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davidsr58
New Member

On my 1099-R my gross distribution was 26,029.61 and on line 4 the FITW was 5205.92. Why am I still being taxed on the gross distribution?"

 
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RBBrittain
Level 8

On my 1099-R my gross distribution was 26,029.61 and on line 4 the FITW was 5205.92. Why am I still being taxed on the gross distribution?"

Unless you had "basis" (i.e., an allocated share of after-tax contributions) in your plan distribution -- commonly reflected in Box 2a -- you're taxed on your ENTIRE gross distribution. The 20% withholding on certain lump-sum distributions is just like W-2 withholding; it is a prepayment of your 1040 tax liability and does NOT reduce your taxable income in any way. (It's added to your tax withholdings at the end of your return.)

This is commonly seen on 401(k), IRA or similar rollovers that are NOT "direct rollovers" paid directly from your old plan to your new one. If that is the case, to take full advantage of the rollover you MUST make up the withholding amount with your OWN funds within the rollover time frame; otherwise the 20% withholding amount is NOT considered "rolled over" and is subject to taxes and possible penalties. (To avoid this, do a direct rollover.)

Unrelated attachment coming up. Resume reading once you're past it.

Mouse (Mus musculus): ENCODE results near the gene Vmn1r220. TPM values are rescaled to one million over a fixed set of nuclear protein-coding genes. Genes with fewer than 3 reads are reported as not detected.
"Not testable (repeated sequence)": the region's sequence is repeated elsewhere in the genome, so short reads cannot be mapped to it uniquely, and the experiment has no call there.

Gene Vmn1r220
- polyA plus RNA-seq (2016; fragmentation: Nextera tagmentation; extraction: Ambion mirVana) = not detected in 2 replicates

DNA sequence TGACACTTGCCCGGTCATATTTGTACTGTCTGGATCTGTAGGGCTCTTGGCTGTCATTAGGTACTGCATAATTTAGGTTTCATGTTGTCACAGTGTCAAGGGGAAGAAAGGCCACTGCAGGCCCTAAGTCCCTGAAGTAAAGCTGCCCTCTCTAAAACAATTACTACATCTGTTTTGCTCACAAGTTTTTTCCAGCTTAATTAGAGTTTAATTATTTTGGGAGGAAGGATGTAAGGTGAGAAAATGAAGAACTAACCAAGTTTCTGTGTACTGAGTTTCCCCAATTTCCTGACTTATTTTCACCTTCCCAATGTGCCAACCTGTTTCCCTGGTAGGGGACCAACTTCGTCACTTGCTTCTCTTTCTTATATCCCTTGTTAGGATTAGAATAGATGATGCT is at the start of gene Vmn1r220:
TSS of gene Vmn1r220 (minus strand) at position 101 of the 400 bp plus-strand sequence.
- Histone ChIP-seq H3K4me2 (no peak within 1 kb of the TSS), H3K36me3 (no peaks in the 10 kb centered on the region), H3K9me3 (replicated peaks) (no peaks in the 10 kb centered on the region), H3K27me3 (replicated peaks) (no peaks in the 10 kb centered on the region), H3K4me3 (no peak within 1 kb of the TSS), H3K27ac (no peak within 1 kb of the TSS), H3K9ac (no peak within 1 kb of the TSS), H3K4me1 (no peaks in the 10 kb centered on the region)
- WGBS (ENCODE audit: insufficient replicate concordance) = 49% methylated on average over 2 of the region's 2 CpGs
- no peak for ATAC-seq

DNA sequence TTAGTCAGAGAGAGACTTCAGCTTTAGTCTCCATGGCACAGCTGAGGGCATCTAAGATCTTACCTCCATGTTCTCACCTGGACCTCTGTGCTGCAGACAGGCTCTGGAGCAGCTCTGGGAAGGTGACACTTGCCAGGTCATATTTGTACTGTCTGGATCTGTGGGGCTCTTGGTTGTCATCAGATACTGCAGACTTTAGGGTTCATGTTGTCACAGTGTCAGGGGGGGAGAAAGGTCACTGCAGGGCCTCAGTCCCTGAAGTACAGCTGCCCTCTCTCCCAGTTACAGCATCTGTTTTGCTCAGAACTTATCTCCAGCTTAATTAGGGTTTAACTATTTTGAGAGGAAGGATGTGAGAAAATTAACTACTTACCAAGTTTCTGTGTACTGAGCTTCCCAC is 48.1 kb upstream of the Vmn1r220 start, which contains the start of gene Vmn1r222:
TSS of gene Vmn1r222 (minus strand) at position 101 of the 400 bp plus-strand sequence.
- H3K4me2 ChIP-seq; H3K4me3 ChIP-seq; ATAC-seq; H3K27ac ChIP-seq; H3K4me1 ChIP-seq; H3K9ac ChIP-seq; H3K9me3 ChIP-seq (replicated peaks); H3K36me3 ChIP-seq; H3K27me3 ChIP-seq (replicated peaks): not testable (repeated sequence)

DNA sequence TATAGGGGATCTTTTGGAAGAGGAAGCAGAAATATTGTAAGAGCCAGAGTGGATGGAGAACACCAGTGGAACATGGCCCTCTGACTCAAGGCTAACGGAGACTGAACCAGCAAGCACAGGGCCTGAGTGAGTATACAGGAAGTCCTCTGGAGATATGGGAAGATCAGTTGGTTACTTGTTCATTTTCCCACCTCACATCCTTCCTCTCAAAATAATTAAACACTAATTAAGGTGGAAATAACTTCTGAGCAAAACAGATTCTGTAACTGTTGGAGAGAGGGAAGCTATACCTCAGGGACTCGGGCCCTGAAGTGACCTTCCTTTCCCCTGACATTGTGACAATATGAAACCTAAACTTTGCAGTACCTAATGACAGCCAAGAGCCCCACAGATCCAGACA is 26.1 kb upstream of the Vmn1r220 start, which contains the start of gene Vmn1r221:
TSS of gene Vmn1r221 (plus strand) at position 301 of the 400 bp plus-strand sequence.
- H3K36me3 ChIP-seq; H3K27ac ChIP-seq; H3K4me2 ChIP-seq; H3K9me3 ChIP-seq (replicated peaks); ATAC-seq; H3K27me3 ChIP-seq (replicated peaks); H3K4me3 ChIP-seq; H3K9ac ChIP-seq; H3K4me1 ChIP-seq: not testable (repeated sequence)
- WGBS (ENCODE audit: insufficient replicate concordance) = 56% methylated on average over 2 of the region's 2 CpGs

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RBBrittain
Level 8

On my 1099-R my gross distribution was 26,029.61 and on line 4 the FITW was 5205.92. Why am I still being taxed on the gross distribution?"

Unless you had "basis" (i.e., an allocated share of after-tax contributions) in your plan distribution -- commonly reflected in Box 2a -- you're taxed on your ENTIRE gross distribution. The 20% withholding on certain lump-sum distributions is just like W-2 withholding; it is a prepayment of your 1040 tax liability and does NOT reduce your taxable income in any way. (It's added to your tax withholdings at the end of your return.)

This is commonly seen on 401(k), IRA or similar rollovers that are NOT "direct rollovers" paid directly from your old plan to your new one. If that is the case, to take full advantage of the rollover you MUST make up the withholding amount with your OWN funds within the rollover time frame; otherwise the 20% withholding amount is NOT considered "rolled over" and is subject to taxes and possible penalties. (To avoid this, do a direct rollover.)
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